Will you please plug in the last string of lights to see if they work?   

Question: Why do some light up and some did not light up?

Answer: Because they are connected to the cord.

In the Gospel, Jesus says, “I am the vine, and you are the branches. When you stay connected to me, you will bear much fruit. If you do not bear fruit, you will be disconnected from me.” We must do everything we can to stay connected to the vine.

My friends in Christ may stay connected to the vine by coming to the Eucharist and being the light of Christ. May we always stay connected to the vine of Jesus!  

What number would we give ourselves of how peaceful we are today?

Tuesday of the Fifth Week of Easter

Acts 14: 19-28

John 14: 27-31

Our readings speak to us today about being peaceful people. But how do we do become peaceful? We all seek peace in our lives, and to have peace, we may go for a walk, read a book, or stop and listen to the birds.

However, the spiritual life is about having a long lasting peace, and to obtain lasting peace, we have to ask ourselves the question, “What or whom do we fear?” We should not fear, fear because fear is the messenger of peace.

Here is a personal example of what happened to me yesterday. In my time of Morning Prayer, I was overwhelmed with God’s peace. It was wonderful! Later in the day, I talked with someone and the conversation triggered in me my greatest fear, which is the fear of disappointing someone, and I became filled with fear, and my peace was gone. Once I realized what was happening and knew I could not solve this person’s problem, my fear level went down, and peace returned.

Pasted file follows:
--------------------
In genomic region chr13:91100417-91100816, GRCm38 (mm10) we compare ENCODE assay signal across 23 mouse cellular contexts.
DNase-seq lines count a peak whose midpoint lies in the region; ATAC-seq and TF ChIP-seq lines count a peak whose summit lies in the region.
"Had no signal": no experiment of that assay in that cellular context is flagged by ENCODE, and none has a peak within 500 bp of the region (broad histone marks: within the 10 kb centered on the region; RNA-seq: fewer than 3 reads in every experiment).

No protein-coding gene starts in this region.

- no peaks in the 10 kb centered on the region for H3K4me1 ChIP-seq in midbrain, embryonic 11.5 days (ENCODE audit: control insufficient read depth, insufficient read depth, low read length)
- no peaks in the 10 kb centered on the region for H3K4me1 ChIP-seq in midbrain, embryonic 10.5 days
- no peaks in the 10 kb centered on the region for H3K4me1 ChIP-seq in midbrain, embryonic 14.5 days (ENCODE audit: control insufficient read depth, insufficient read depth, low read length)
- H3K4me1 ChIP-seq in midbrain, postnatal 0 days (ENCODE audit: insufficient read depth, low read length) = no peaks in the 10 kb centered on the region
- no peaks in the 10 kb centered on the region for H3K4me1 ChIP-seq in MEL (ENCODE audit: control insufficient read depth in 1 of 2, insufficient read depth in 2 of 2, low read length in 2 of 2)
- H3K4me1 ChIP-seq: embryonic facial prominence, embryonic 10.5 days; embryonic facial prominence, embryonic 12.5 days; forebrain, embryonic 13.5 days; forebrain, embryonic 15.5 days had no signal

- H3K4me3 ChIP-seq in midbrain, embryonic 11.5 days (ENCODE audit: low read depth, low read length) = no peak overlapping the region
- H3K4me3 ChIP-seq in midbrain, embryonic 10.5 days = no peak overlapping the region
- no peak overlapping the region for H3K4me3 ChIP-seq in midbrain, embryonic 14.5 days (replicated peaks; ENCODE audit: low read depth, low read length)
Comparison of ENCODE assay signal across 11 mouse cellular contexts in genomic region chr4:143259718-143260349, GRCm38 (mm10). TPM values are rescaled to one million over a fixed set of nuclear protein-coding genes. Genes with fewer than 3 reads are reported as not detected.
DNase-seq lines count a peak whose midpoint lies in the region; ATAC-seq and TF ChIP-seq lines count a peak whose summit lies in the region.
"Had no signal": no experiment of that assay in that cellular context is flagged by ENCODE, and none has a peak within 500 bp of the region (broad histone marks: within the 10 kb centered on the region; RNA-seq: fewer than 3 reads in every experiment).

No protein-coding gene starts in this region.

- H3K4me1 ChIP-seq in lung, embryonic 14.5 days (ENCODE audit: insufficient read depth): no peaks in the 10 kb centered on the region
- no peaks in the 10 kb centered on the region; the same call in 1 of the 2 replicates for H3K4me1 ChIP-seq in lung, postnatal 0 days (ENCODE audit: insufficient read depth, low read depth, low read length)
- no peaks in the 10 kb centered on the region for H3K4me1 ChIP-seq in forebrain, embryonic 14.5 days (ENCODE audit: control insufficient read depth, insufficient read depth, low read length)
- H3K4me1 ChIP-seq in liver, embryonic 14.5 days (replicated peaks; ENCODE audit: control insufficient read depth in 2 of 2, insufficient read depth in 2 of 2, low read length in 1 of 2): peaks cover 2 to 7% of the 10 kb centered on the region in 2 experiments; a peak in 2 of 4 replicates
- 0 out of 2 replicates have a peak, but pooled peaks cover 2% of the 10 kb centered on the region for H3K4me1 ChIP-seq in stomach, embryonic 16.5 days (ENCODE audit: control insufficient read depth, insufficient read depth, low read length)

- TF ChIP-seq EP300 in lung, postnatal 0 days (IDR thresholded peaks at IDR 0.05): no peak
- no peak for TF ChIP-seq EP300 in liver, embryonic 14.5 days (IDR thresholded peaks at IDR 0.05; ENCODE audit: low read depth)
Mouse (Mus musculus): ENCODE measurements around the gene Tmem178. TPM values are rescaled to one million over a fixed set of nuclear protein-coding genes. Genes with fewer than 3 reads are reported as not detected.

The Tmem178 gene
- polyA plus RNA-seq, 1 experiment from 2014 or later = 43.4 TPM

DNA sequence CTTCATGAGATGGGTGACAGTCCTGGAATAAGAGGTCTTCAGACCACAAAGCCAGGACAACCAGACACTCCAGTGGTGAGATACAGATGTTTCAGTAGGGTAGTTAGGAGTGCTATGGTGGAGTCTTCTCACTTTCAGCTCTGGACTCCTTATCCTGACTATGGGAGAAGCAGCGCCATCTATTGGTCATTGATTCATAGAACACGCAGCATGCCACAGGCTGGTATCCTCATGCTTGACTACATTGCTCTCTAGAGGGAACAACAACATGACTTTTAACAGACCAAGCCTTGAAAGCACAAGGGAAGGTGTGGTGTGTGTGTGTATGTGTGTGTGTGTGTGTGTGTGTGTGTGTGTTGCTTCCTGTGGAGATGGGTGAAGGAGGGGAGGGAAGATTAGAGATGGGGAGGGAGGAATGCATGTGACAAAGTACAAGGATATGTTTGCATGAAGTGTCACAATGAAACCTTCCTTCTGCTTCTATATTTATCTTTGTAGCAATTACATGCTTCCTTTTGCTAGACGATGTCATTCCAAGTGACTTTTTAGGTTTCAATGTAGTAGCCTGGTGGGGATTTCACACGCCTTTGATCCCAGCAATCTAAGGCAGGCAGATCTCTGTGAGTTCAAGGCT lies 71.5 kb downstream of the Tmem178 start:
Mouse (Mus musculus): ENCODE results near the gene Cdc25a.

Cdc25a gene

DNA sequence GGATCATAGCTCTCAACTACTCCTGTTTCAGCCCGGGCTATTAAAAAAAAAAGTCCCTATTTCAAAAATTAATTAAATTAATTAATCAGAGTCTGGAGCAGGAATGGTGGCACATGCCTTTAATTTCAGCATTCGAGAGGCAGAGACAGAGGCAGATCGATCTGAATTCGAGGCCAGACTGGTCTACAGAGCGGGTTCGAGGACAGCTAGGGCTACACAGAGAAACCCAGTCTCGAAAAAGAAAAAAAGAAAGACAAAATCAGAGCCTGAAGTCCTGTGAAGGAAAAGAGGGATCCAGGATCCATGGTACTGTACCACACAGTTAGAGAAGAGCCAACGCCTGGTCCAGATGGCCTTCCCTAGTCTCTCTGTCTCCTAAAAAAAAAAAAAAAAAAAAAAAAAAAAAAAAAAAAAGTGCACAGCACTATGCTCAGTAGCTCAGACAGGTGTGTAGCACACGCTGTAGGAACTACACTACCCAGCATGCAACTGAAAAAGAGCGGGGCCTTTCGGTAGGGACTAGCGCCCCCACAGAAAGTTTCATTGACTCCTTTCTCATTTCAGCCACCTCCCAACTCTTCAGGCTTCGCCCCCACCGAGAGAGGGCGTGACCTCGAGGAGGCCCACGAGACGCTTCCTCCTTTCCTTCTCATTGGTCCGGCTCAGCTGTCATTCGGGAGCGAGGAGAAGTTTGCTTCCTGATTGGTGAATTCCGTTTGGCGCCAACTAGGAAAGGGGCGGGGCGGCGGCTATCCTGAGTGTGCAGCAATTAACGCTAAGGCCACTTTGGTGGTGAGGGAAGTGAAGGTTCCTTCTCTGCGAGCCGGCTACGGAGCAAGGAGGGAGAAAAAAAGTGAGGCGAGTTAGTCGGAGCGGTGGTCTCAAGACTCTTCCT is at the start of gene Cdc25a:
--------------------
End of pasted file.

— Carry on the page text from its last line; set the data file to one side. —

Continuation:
In our Gospel today, Jesus says, “Peace I leave with you; my peace I give you. Not as the world gives but as I give you. Don’t let your hearts be troubled.” Jesus is letting us know that we cannot allow our fears to overcome us and steal away our peace.

My friends in Christ, one way to know our fears and be peaceful people is to allow the grace of the Holy Eucharist to wash over us today.       

How and why should we stay connected to the vine?

Fifth Sunday of Easter

Acts 9: 26-31

I John 3:18-24

John 15: 1-8